To quickly control infectious disease outbreaks, extensive information is required to identify the source and transmission routes, and to evaluate the effect of containment policies. Traditionally, scientists have used travel- and contact-tracing methods, but the recent SARS epidemic showed that sequence-based techniques for pathogen detection (i.e. looking for "fingerprints" of genetic material from the SARS virus) can also be important tools to help understand outbreaks. As they report in the February issue of the international open-access journal PLoS Medicine, Jianjun Liu and colleagues (from the Genome Institute of Singapore) adapted a molecular biology technique called "mass spectrometry (MS)–based genotyping", already used as a high-throughput way of detecting single nucleotide polymorphisms (small variations) in human DNA, to the analysis of the SARS virus from clinical samples.
The major breakthroughs against SARS were the discovery of the SARS coronavirus (SARS-CoV) as the etiological agent and the sequencing of the SARS genome. Liu's colleagues at the Genome Institute of Singapore had previously shown that common genetic variants in the SARS-CoV genome could be used as molecular fingerprints to help trace the route of infection. However, as "sequence analysis of large numbers of clinical samples is challenging, cumbersome, and expensive," they felt that "what is needed is a rapid, sensitive, high throughput, and cost-effective screening method." Towards this goal, Liu and colleagues now demonstrate that an MS-based technique can quickly yield accurate information on clinical isolates (in this case from the 2003 SARS outbreak in Singapore).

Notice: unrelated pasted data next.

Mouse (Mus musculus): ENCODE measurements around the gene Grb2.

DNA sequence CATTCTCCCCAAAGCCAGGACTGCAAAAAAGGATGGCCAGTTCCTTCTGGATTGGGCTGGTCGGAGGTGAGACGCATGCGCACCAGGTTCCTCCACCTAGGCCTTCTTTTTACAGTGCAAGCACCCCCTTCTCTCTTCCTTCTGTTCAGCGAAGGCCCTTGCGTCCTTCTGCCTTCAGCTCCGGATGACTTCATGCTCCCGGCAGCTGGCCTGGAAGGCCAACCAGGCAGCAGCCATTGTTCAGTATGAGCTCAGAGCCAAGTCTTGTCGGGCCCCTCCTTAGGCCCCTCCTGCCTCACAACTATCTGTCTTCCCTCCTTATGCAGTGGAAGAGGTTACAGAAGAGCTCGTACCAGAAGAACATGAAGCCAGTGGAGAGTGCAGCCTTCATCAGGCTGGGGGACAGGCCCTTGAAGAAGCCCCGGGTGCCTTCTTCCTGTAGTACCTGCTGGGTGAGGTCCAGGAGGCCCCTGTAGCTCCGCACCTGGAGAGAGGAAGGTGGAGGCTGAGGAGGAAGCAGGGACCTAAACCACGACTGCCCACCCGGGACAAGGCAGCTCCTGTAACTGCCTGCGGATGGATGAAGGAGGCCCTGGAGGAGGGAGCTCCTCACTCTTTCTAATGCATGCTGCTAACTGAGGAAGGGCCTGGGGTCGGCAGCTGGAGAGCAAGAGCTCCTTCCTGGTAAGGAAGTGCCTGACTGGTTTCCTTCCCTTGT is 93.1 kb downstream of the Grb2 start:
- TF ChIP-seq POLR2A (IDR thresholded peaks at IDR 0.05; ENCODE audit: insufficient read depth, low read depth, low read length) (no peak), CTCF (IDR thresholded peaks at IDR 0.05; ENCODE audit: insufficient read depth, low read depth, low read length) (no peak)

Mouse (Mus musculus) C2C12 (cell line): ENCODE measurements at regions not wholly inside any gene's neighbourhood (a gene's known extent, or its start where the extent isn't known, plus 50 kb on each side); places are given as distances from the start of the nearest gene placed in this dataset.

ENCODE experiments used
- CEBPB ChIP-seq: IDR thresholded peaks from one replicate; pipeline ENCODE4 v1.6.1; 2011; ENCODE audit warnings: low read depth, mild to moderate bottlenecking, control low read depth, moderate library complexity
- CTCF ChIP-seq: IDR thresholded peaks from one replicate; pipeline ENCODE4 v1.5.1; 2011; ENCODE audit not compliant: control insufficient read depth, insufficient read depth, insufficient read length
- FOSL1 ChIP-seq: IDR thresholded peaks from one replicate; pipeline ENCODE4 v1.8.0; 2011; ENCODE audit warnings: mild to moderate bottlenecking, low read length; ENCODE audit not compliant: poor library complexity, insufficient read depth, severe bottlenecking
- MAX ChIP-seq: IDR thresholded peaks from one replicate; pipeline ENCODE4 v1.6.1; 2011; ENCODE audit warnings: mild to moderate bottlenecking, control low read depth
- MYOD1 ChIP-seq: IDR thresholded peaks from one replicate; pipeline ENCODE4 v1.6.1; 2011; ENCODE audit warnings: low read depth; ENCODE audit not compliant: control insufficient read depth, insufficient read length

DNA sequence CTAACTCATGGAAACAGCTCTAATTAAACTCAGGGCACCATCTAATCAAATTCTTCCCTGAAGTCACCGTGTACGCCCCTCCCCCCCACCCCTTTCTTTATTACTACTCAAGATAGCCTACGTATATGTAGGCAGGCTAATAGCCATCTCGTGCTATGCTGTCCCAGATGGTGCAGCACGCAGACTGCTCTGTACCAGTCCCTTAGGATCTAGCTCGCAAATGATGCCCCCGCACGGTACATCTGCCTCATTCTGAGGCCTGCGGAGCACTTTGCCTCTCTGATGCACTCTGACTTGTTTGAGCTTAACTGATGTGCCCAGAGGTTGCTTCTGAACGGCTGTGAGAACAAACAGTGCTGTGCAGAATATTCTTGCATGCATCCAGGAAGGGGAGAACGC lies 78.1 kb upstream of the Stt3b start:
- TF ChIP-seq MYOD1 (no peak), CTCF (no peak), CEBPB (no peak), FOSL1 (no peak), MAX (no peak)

Source: Eurekalert & othersLast reviewed: By John M. Grohol, Psy.D. on 21 Feb 2009
Published on PsychCentral.com. All rights reserved.
The beauty of balance is that I can do it all and not feel bad about my choices, because every moment is an opportunity to start all over again.